Category Archives: Societal Issues

Succeeding in a multidisciplinary workplace

My Aussie relative, a business and marketing professional by training and experience, asked recently my significant other how he could succeed in his new job working with engineers. As an engineer, he answered: “Those who have chosen technical studies/professions are more project/object-oriented than those who work in the arts/humanities/social/business fields. Often, but not always, technical people are not at ease communicating, are more or less introverted, and do not like human interaction too much. But, one should not generalise”. He advised him to “get quickly to speed on technical knowledge because “E/engineers” do not like to waste their time with those who are unfamiliar with what they do.

Is it true that engineers are experts in their field of interest, and that’s it? Articles on this subject agree with my significant other. They are good critical thinkers but often lack communication and interpersonal skills, which are generally possessed by those in the social sciences. It’s not their fault; it can be attributed to the lack of importance given to these soft skills during their engineering education. So, what will you do if you belong to the humanities/social science domain and have to work with those in the other group or vice versa?

Does the stereotyping of professions help?

Stereotyping is a cognitive process that involves associating a character trait with a group of individuals. It is about making sense of the insufficient knowledge we have about people based on what we have read, heard or seen.  For instance, artists are free-spirited, intelligent, passionate, and un-pragmatic. Bankers are super rich and do not like paying taxes. Businesspeople are charismatic but ruthless when it comes to sales and profit. Public servants are cool because of their job security. Programmers and IT personnel wear eyeglasses and are poorly dressed.  Scientists are like Albert Einstein; they are brilliant but lack social and practical skills.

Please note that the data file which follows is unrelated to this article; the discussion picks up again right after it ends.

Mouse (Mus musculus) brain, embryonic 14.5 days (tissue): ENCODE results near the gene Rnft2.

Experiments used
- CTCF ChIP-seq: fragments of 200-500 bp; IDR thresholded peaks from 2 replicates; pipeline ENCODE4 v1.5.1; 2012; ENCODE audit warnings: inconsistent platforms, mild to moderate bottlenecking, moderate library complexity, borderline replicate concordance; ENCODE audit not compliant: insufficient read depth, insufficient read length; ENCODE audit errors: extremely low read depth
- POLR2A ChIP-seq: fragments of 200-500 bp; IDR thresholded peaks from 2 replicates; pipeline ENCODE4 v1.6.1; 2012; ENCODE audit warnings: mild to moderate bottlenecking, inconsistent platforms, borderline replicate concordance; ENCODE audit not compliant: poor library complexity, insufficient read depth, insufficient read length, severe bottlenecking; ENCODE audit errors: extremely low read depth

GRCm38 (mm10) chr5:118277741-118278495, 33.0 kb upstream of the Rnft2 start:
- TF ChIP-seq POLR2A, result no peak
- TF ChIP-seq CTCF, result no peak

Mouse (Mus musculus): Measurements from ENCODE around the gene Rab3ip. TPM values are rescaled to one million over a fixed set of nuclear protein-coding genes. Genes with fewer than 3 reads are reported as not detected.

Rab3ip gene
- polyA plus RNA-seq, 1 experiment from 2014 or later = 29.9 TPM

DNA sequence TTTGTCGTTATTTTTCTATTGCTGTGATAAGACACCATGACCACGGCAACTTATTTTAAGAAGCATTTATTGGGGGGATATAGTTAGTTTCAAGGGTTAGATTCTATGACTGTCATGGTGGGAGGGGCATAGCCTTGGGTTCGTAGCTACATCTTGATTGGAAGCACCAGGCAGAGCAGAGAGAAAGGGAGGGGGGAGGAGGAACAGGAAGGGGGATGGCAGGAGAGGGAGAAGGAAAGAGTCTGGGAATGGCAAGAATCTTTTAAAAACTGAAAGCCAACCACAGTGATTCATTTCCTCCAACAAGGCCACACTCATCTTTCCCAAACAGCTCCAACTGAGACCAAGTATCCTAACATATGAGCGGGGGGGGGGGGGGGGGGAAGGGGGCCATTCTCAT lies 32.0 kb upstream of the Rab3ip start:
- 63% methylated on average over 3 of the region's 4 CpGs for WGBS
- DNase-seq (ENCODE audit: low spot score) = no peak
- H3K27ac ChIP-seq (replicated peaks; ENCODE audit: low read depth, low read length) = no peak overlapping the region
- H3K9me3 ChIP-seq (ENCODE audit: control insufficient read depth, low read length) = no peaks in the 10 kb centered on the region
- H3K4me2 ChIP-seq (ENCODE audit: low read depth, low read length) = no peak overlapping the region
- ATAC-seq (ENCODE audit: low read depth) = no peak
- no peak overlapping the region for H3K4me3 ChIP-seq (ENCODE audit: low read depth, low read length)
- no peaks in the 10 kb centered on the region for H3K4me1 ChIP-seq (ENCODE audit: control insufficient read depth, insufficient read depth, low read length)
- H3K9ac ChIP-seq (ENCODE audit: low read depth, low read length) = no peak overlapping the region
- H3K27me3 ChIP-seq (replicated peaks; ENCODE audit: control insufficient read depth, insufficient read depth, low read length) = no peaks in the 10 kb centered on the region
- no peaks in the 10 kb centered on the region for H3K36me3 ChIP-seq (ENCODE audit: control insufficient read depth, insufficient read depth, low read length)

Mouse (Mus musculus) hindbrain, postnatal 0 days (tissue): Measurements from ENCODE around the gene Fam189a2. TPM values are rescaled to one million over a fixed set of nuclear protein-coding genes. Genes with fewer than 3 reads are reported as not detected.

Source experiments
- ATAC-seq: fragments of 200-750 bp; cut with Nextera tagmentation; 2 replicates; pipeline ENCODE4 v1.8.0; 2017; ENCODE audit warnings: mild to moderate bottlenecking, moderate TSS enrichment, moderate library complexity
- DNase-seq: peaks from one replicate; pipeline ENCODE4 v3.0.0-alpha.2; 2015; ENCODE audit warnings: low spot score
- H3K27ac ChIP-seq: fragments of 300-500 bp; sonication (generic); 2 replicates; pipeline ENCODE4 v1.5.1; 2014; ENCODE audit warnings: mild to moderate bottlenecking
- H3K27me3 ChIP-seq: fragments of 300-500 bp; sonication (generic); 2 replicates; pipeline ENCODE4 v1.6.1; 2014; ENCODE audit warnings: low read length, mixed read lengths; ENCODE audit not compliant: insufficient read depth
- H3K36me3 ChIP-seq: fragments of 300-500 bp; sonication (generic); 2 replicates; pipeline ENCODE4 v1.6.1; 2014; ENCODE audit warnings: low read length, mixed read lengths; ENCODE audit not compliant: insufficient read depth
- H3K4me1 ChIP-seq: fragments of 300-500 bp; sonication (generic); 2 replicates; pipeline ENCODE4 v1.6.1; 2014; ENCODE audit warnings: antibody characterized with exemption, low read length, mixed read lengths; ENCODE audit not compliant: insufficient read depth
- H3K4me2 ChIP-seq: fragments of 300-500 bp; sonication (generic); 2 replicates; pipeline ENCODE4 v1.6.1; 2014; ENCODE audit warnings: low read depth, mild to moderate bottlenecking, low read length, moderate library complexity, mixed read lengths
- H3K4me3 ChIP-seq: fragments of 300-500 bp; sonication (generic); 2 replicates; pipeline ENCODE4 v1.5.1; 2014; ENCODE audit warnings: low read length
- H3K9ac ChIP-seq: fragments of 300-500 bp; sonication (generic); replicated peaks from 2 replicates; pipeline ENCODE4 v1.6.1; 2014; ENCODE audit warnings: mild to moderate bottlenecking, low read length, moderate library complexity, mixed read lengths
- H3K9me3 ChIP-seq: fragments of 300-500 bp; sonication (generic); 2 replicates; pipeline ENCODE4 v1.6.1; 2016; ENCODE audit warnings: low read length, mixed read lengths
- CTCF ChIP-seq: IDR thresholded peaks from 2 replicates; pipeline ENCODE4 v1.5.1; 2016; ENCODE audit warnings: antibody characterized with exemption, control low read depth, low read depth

Personality experts and psychologists tell us that we use stereotypes to deal with situations without much thinking and to fit our social world, such as when we meet or work with a new person. Not all stereotypes are harmful, but they are always an incomplete picture of reality. Therefore, it should be taken with a grain of salt. (The same as “a pinch of salt” – accepting it with scepticism about its truth).

When you regard colleagues solely by the stereotype attached to their professions, you defraud them of other aspects of their individuality. Whatever profession you have and that of your workmates, what is needed is to supplant stereotype with a sense of conscientiousness. Psychology Today has this to say about conscientiousness: “comprises self-control, industriousness, responsibility, and reliability. A conscientious person is good at self-regulation and impulse control. This trait influences whether you will set and keep long-range goals, deliberate over choices, behave cautiously or impulsively, and take obligations to others seriously”. (https://www.psychologytoday.com/us/basics/conscientiousness seen on 28/02/21). The article further says that consciousness is not only an essential ingredient for success in the workplace, but it is also a significant predictor of health, well-being, and longevity.

Conscientiousness, however, is just one part of our overall personality. Irrespective of our occupation, we should have a positive attitude, self-confidence, humility, and self-awareness (knowing our strengths and weaknesses). 

Masks Mia, Here We Go Again – Worse Before Better

In March 2020, I thought the pandemic would be less threatening by August; it wasn’t so, and we had to cancel our summer holiday. In November, I was sure we could spend Christmas with our sons in England; it did not happen. In December, I thought 2021 would be pandemic-free due to the rolling out of vaccines in Europe and some countries; wrong! Then, came the British, South African and Brazilian variants. Here in France, the 6 PM – 6 AM curfew was not adequate to stop the infection figures from climbing; so, the Government decided to close its borders for non-EU travellers. It’s impossible for my Aussie friends to visit me, and it’s unlikely that I’ll be Down Under for my sister’s 60th birthday.